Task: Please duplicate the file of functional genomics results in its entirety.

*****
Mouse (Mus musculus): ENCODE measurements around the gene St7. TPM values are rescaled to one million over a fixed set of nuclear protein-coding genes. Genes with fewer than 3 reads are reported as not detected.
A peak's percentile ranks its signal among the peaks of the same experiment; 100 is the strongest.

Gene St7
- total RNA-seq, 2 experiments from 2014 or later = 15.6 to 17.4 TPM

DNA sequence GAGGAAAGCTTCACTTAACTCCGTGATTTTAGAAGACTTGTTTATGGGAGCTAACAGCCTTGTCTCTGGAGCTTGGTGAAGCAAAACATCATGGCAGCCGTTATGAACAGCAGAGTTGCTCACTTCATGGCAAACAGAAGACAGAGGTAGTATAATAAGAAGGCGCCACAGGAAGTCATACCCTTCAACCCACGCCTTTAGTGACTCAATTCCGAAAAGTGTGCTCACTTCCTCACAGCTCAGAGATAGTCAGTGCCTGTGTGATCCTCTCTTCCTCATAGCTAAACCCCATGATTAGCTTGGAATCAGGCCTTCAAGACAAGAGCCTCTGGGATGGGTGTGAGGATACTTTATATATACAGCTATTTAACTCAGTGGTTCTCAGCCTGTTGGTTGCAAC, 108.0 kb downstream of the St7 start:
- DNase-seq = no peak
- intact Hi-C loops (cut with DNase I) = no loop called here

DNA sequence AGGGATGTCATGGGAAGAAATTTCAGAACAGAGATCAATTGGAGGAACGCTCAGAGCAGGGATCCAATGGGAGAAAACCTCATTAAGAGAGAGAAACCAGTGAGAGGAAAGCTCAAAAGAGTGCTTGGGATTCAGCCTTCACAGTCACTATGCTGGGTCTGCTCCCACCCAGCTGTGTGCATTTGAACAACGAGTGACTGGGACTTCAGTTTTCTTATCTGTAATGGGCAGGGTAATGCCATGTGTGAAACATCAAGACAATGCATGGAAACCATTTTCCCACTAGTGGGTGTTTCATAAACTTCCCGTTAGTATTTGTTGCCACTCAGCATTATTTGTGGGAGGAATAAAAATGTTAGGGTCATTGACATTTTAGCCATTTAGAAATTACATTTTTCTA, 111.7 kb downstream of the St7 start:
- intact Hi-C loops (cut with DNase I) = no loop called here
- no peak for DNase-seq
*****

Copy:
Mouse (Mus musculus): ENCODE measurements around the gene St7. TPM values are rescaled to one million over a fixed set of nuclear protein-coding genes. Genes with fewer than 3 reads are reported as not detected.
A peak's percentile ranks its signal among the peaks of the same experiment; 100 is the strongest.

Gene St7
- total RNA-seq, 2 experiments from 2014 or later = 15.6 to 17.4 TPM

DNA sequence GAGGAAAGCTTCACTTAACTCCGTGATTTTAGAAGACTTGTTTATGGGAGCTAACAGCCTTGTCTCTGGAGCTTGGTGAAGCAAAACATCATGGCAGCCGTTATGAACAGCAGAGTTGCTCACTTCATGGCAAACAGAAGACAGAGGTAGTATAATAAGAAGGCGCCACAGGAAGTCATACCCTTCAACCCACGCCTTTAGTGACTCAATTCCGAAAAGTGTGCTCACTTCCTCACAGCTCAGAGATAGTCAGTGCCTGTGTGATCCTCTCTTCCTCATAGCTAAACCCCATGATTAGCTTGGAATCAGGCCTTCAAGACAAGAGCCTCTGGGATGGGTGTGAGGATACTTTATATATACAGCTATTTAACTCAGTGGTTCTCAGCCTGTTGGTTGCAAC, 108.0 kb downstream of the St7 start:
- DNase-seq = no peak
- intact Hi-C loops (cut with DNase I) = no loop called here

DNA sequence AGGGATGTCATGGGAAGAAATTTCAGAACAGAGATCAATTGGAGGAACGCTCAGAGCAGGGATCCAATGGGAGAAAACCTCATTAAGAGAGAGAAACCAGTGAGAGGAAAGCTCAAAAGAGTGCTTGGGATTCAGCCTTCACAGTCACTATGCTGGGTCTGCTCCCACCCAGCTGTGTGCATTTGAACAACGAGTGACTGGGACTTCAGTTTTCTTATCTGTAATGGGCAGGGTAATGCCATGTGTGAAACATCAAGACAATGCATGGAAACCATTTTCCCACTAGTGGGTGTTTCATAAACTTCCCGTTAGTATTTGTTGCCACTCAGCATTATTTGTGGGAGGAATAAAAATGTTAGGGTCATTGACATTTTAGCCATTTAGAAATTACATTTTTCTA, 111.7 kb downstream of the St7 start:
- intact Hi-C loops (cut with DNase I) = no loop called here
- no peak for DNase-seq